Definitely a new favorite place.
Mopelia had 13 residents when we visited and only a few of those stay there year round. The atoll is under the administration of Maupiti and run as a communal operation mostly producing copra but including pearl farming. In order to reside in Mopelia you must have permission from Maupiti and part of that permission involves proving that you will work the land in some way. If anyone reading this plans to visit Mopelia, consider stopping by the mairie at Maupiti first and asking if they have anything needing carrying to Mopelia. The workers there should be able to get back to you after contacting the people who have family in Mopelia and you may be asked to carry goods or even people. The residents told us that the supply ship is paid by the government and only comes when paid. Apparently that isn’t regularly because the “monthly” supply ship had recently visited after a nine month absence.
Mopelia is unlike the rest of French Polynesia that we visited. It 100 miles from the nearest other island and without regular boat service and without an airstrip, it is isolated. In that sense it felt more like our visit to Penrhyn in the Cook Islands later. I imagine it is how the Australs and Gambiers might feel in French Polynesia but we haven’t visited any yet. As a result, just like in any isolated community, visitors are much more of an event. We had some of our best reef walking ever in Mopelia. Absolutely stunning. Super clear water in the lagoon with that iridescent blue that we found in the SE side of Bora Bora. We met a bunch of fun people and shared a number of meals ashore and hosted on our boat.
We had the entire atoll to ourselves for the first night (i.e., no other boats) and for a few days had a few other boats visit the N anchorage. Toward the end we shared the SE anchorage with SV Eclipse, a French flagged vessel that was a delight to meet and who shared their photos of their visit to Antarctic in their cored fiberglass boat. They said they would not normally go in a cored fiberglass boat but, drum roll, they had been there before. I (heart) French sailors.
It would be difficult to write a logbook entry for Mopelia without mentioning the pass. I almost chickened out of going to Mopelia several times based on the scary reports in the guidebooks. The pass is narrow – very narrow. The current can be strong and the reef edges are right at the surface (see picture below). There is also surprisingly little information out there in guides or on the internet (see right – this is from an older guidebook). This dearth of information is particularly interesting because this atoll is due West of Bora Bora and the many boats transiting from Bora Bora to Suwarrow pass nearby. Either everyone is keeping it a secret (whoops!) or the pass is scaring people away.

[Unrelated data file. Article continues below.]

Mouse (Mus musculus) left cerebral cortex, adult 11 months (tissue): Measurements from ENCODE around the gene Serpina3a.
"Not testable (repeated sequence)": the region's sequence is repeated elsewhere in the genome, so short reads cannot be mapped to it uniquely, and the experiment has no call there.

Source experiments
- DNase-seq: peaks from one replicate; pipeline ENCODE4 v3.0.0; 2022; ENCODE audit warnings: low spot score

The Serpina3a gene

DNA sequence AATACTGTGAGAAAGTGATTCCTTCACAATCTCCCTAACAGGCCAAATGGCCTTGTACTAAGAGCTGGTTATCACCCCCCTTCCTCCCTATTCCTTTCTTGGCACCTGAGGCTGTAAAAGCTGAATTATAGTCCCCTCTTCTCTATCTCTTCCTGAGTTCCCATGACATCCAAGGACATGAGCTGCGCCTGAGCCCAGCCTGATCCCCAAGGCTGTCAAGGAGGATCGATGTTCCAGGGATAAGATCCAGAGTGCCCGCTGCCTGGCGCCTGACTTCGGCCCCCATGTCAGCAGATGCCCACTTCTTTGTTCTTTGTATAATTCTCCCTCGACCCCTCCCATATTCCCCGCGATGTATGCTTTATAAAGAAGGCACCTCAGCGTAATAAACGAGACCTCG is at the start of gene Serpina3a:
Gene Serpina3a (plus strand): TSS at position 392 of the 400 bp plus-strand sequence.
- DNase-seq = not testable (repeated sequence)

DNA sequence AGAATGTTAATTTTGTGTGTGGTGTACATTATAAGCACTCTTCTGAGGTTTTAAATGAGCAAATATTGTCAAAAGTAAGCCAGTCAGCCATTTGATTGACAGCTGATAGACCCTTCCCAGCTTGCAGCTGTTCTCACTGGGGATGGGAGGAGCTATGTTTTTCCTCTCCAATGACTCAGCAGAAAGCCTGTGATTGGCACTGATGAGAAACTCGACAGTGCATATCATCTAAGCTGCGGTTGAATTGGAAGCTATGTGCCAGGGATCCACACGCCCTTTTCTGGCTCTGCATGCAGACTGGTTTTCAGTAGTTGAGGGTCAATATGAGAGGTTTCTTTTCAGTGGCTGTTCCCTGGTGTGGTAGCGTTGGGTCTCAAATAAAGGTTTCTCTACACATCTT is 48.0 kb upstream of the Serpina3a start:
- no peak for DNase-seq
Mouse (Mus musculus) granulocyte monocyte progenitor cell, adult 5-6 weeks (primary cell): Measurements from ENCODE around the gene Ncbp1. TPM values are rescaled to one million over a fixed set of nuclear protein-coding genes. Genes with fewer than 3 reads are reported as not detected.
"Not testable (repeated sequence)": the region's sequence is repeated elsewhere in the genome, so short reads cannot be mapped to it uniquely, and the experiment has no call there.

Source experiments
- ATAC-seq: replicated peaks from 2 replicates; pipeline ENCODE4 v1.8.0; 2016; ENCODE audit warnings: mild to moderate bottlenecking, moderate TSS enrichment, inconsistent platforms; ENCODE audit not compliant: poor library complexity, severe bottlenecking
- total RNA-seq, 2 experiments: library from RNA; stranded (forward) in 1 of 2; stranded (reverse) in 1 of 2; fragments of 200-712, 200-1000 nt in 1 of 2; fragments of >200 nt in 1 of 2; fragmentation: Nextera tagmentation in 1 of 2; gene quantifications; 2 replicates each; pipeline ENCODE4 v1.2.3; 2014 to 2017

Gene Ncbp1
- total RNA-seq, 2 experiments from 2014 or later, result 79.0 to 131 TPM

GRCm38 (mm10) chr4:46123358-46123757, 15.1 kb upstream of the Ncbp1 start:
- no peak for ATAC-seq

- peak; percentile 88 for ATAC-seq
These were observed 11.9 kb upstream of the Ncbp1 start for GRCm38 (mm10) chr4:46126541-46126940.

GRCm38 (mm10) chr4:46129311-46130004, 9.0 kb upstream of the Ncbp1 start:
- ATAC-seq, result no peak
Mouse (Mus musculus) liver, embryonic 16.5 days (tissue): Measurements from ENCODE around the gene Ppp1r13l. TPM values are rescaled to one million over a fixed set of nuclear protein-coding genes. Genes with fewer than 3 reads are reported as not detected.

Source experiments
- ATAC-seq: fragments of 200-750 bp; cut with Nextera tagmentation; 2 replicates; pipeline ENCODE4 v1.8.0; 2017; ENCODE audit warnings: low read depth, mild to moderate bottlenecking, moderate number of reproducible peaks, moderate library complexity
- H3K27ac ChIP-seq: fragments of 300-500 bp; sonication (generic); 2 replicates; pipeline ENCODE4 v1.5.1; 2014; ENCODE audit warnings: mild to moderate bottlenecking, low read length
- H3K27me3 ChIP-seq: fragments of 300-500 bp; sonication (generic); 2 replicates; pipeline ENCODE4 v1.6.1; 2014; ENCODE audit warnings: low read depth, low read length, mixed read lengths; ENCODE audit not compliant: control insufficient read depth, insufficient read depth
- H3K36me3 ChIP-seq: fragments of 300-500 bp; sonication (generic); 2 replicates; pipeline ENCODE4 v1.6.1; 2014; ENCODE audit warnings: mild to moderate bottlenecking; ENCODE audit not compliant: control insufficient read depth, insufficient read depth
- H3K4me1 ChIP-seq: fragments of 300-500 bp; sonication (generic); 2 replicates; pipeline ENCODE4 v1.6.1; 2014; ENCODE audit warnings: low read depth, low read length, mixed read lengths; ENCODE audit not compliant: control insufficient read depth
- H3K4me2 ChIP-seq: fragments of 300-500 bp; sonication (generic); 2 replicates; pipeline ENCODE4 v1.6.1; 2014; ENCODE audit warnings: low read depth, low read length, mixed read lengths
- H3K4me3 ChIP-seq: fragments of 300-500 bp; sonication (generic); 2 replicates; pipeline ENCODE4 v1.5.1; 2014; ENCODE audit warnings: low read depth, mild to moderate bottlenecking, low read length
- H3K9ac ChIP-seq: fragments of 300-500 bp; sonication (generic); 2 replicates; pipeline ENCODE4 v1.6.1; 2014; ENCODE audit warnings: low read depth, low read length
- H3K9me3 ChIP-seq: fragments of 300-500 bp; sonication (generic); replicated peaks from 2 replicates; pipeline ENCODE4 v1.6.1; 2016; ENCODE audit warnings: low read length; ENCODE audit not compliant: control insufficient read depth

In 2012 there were two markers marking the sides of the reef (see below). The mark on the left (N side) was the first marker we passed and the mark on the right (S side) was the slighter later (i.e. they are not goal posts, but staggered). We stayed left of center for the first half and right of center for the second half. As we entered the lagoon there were a few bommies to avoid and we curved gently to the right to keep a center bommie to our port. When we were there the main ones inside the entrance were marked with multiple buoys although apparently they were added when the supply ship had difficulty entering and so they may not be maintained.
A note regarding current: we were given the advice that if the pass at Maupiti is mellow, then the pass at Mopelia will be mellow as well because the two lagoons fill from similar wind and swell conditions. True or not I don’t know but we left Maupiti for Mopelia and both passes were mellow. Final note on current, I’ll write more about this later after I do some more research but as I understand it, Mopelia is a part of the region governed by solar tides not lunar which is why approx 6am is low tide and noon is high tide year round. Thus, we had to balance the desire for less current (incoming tide after 6am) and good visibility (sun high in the sky closer to noon). Having a wee 29HP motor, we arrived at the pass early and waited around, nosing near the pass, until we felt like the visibility was sufficient and entered at 8am experiencing a maximum of 2 knots of outgoing current.
From the entrance we followed the advice of friends in Papeete and pointed our bow directly at the Southern edge of the Eastern motu, heading due West only after passing through two large reefs which you can see in the satellite photo to the right. We found the visual navigation straightforward, and despite comments in the guidebooks to the contrary, the lagoon is no longer filled with pearl farming buoys. Alternatively you can make your way to the N side of the Eastern motu which we did not do.
There is a road between the anchorages which brings you past the homes of most of the residents.
We loved it. If conditions allow and we are passing by, we are likely to stop by on our way West whenever we head that way again.